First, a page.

Several Logansport parents pledged their allegiance to their high school sons and daughters Monday night and criticized a Logansport High School administrative decision to ban flags from any nation last Friday on the school campus.
While some said the ban on the American flag at the school and asking students to turn patriotic apparel inside out was a “slap in the face” to veterans and American troops, Logansport High School Principal Dr. Terry Sargent defended administrative decisions he said were made in the best interest of the students for their own protection.
The controversy capped a week that began May 1 when 174 of 225 Hispanic students at the school were excused to participate in a national demonstration for immigration rights. Last Friday was Cinco de Mayo, a Mexican holiday depicting victory over the French in the 1862 Battle of Pueblo. School officials had decided in advance to ask students not to bring flags from any nation to school Friday, but some students did. Thirteen students out of nearly 1,300 left and returned home after a demonstration in front of the school entrance was broken up by school officials, Sargent said.
The one-day flag ban led Logansport VFW Post Commander Mike Sims to speak before the school board at its Monday night meeting. Sims appeared with his American Legion hat, wearing a shirt emblazoned with images of the stars and stripes. He said he was asked by many veterans and taxpayers to speak to the board.
“The decision to ban all flags in school, even only for one day, was a slap in the face to those who have served, and are now serving in the armed forces. The American flag may be displayed anyplace in the United States, especially any facility funded through taxpayer revenue,” Sims said before being applauded by school patrons.
Sims said the immigration debate spilled over into Logansport, but led school officials to make a hasty decision when they banned the national symbol in the school.
Sims said he respects the Mexican holiday, but Hispanics must respect the American flag.
“If they are in the United States legally, our flag is now their flag.”
Sims said the American Legion does not condone the draping of the flag on cars or dragging it on the ground.
Sargent, who was not at school Friday because he was asked to recruit new teachers graduating from Indiana State, said in a statement to the board that students were never asked not to wear patriotic clothing, but they were asked at one point to turn patriotic clothing inside out before later being told they could wear their clothing right-side out.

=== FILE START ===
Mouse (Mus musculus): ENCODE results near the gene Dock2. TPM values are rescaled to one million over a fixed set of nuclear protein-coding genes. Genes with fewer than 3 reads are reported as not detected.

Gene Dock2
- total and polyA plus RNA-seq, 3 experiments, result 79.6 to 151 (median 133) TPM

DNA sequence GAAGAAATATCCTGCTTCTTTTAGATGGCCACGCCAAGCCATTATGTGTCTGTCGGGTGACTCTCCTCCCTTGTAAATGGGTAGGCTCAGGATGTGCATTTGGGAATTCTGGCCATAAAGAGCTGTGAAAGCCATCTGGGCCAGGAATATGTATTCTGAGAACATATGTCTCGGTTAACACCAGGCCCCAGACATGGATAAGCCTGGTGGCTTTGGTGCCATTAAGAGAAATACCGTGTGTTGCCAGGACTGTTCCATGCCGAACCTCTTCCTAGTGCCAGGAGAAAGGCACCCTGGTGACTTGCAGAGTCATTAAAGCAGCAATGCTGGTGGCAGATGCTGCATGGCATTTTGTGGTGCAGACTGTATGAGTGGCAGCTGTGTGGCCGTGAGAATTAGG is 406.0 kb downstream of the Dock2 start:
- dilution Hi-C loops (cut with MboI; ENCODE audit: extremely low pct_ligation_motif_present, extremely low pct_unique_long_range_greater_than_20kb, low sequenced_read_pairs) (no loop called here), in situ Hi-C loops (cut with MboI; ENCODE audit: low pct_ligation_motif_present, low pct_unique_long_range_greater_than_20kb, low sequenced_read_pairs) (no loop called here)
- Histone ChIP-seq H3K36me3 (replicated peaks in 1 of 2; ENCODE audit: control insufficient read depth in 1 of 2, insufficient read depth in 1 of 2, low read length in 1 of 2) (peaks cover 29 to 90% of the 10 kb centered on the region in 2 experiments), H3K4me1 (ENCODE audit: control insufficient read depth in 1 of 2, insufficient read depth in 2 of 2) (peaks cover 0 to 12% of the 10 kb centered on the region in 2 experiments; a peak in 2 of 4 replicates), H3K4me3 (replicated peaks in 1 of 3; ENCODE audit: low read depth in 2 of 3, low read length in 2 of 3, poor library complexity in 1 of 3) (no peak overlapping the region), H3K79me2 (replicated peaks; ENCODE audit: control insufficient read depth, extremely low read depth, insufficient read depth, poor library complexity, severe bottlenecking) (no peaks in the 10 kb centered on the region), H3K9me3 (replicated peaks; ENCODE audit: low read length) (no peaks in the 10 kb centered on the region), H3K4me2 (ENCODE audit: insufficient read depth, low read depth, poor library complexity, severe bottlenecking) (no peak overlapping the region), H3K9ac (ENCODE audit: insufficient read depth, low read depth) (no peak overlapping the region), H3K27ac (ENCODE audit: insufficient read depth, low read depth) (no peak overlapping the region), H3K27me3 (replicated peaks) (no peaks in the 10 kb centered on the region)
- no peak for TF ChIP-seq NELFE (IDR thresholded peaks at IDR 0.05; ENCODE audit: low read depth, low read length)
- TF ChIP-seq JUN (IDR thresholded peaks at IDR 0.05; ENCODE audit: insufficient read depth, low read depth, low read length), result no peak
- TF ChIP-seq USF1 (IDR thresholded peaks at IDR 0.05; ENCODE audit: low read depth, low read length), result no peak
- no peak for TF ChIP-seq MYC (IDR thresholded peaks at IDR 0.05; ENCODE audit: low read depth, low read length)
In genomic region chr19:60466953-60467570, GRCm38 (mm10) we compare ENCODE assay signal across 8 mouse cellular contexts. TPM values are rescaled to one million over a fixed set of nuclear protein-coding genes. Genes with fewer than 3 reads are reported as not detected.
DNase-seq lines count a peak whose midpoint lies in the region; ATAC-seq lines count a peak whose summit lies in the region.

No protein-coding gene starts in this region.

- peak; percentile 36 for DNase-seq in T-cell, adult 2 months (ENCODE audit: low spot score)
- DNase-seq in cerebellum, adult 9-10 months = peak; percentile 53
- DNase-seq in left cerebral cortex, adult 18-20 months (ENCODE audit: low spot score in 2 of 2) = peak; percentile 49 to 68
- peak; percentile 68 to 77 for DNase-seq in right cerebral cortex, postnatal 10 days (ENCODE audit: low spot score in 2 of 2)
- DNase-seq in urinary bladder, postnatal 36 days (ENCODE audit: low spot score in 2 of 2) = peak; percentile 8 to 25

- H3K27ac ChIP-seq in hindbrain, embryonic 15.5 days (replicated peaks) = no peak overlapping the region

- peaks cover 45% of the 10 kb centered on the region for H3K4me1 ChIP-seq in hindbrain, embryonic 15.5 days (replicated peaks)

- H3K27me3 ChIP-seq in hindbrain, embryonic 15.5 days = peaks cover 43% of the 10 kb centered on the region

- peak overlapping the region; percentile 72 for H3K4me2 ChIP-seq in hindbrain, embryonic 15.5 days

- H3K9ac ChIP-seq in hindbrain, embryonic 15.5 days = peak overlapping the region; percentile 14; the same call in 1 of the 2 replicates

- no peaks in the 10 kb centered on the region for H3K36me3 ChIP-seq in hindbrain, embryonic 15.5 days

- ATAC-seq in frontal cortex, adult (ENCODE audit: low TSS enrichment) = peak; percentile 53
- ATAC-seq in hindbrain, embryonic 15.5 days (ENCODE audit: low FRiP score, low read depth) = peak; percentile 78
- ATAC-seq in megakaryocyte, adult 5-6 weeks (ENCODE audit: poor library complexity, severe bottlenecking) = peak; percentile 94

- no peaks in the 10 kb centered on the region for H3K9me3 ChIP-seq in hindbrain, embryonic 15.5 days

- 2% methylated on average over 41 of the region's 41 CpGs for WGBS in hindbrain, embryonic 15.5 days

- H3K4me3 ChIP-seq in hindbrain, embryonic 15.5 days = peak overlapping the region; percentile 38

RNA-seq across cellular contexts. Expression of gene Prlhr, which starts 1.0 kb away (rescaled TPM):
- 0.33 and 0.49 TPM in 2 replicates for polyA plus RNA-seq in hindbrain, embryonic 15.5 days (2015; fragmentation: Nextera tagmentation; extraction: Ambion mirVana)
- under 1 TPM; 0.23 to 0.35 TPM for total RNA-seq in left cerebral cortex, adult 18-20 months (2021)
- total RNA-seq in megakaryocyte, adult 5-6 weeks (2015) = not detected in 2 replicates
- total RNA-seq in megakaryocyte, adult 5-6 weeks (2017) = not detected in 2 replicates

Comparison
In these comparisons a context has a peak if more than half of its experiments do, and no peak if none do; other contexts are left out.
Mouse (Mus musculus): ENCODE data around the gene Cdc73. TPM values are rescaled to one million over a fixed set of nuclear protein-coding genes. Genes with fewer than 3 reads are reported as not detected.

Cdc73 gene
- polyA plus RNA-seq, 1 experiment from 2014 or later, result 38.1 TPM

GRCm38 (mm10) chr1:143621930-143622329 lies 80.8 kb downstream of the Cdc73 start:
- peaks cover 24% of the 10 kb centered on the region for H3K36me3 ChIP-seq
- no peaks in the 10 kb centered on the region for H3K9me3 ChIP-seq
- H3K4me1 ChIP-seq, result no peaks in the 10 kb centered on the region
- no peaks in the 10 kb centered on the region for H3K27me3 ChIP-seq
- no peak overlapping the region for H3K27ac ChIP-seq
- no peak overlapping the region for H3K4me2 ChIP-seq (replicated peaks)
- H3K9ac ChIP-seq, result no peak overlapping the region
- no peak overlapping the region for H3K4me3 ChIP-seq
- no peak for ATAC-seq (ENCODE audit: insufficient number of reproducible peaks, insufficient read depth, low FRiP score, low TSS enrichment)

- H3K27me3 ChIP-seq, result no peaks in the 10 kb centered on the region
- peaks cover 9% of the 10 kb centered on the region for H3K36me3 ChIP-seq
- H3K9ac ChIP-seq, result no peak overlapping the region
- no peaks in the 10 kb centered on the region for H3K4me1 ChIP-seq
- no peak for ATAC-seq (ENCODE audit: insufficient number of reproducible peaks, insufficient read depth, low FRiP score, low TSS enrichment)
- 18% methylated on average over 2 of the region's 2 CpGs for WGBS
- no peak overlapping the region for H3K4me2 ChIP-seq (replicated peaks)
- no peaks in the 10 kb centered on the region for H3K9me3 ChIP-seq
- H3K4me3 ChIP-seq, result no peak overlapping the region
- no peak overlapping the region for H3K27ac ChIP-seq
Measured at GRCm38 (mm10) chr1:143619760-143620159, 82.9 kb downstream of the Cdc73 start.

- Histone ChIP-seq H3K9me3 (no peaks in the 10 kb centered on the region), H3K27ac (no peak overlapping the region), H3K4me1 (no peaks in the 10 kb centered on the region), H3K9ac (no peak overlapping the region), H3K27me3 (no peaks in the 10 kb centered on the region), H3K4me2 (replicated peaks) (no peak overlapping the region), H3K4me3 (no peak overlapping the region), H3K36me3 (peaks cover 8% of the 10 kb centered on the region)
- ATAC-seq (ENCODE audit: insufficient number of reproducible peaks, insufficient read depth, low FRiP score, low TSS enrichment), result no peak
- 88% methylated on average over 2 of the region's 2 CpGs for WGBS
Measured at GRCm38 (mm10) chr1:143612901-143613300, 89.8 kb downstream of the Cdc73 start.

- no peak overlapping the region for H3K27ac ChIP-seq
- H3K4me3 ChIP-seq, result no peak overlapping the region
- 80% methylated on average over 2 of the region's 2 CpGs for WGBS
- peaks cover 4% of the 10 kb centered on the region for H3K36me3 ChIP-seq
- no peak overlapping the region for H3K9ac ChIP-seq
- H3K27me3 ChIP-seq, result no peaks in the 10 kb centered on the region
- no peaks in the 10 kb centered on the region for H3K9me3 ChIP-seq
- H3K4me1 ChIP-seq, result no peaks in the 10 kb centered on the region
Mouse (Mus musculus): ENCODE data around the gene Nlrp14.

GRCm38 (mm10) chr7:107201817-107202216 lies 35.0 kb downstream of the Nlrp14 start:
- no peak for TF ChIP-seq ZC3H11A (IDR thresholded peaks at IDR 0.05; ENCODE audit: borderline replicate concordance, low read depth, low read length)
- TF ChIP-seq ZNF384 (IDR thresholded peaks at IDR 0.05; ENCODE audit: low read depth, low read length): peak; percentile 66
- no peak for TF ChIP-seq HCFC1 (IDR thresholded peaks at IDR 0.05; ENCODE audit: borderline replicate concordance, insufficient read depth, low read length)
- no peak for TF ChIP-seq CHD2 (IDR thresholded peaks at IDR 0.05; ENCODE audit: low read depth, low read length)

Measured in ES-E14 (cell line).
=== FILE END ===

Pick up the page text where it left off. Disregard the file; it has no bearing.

CASTRO VALLEY—Racial tensions came to a boil at Castro Valley High today between students displaying Mexican and American flags, having simmered since May 1’s “Day Without Immigrants” protests.
While students on both sides—largely divided between Latinos and whites—and administrators disagree on whether race is what originally sparked the bad feelings, there’s no uncertainty it’s now all about race.
“This is out of control,” said freshmen Allie Levy as she and a friend were picked up by a parent during lunch. They were leaving early because they feared for their safety.
During today’s lunchtime demonstrations, dozens of students grouped with those holding Mexican flags, and one flag from El Salvador. A slightly smaller group carrying U.S. flags was nearby. There were about 200 students altogether.
Though the groups stayed away from each other physically, there were heated exchanges at times, overseen by several Alameda County Sheriff’s deputies on foot, on motorcycle and in patrol cars.
Monday, the school asked students on both sides not to bring flags, she said. Some students were called into the office over the displays, but no one had been suspended by this afternoon.
But students bearing the American flag outside the school during lunch today said the administration has cracked down on only on those with American flags, with actions including suspensions. Their motivation, they said, is freedom of expression.
“It’s mainly about my rights as a patriot,” said junior Brett Pellaton, whose pickup truck had two flags flying from the back.
However, race has become an issue.
Rex Van Porst, a junior who stood with students bearing Mexican flags, held a homemade sign reading “Peace.” He said he and his friends have endured racially derogatory remarks.
“If you want to show your patriotism, that’s fine,” said Van Porst, who is half white and Latino. “But I’ve had some say to me ‘forget you,’ forget your heritage.’ There was profanity.”
Students with the American flags agreed, but blamed the other side.
“They’ve called me a hick, even though I’m not a hick,” said Bowen Weist, a junior.